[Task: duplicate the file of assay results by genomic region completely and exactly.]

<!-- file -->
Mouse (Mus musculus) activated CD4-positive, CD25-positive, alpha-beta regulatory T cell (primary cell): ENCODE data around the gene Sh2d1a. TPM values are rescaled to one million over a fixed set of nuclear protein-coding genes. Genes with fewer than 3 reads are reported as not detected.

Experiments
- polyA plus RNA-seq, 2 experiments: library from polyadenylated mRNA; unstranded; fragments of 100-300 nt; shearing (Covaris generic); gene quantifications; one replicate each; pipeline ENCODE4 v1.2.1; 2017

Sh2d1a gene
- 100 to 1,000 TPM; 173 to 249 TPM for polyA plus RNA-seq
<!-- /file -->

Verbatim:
Mouse (Mus musculus) activated CD4-positive, CD25-positive, alpha-beta regulatory T cell (primary cell): ENCODE data around the gene Sh2d1a. TPM values are rescaled to one million over a fixed set of nuclear protein-coding genes. Genes with fewer than 3 reads are reported as not detected.

Experiments
- polyA plus RNA-seq, 2 experiments: library from polyadenylated mRNA; unstranded; fragments of 100-300 nt; shearing (Covaris generic); gene quantifications; one replicate each; pipeline ENCODE4 v1.2.1; 2017

Sh2d1a gene
- 100 to 1,000 TPM; 173 to 249 TPM for polyA plus RNA-seq